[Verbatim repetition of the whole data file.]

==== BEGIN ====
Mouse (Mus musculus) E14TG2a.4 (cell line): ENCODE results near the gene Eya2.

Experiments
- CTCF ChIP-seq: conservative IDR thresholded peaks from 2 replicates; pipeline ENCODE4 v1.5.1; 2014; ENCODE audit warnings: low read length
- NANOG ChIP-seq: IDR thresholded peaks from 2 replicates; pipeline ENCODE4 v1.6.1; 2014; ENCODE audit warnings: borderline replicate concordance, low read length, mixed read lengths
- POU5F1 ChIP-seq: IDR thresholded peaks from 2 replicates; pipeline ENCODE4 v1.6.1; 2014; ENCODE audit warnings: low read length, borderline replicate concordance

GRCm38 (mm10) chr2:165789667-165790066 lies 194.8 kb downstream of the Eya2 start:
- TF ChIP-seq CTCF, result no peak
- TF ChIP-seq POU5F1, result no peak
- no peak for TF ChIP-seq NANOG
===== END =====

Mouse (Mus musculus) E14TG2a.4 (cell line): ENCODE results near the gene Eya2.

Experiments
- CTCF ChIP-seq: conservative IDR thresholded peaks from 2 replicates; pipeline ENCODE4 v1.5.1; 2014; ENCODE audit warnings: low read length
- NANOG ChIP-seq: IDR thresholded peaks from 2 replicates; pipeline ENCODE4 v1.6.1; 2014; ENCODE audit warnings: borderline replicate concordance, low read length, mixed read lengths
- POU5F1 ChIP-seq: IDR thresholded peaks from 2 replicates; pipeline ENCODE4 v1.6.1; 2014; ENCODE audit warnings: low read length, borderline replicate concordance

GRCm38 (mm10) chr2:165789667-165790066 lies 194.8 kb downstream of the Eya2 start:
- TF ChIP-seq CTCF, result no peak
- TF ChIP-seq POU5F1, result no peak
- no peak for TF ChIP-seq NANOG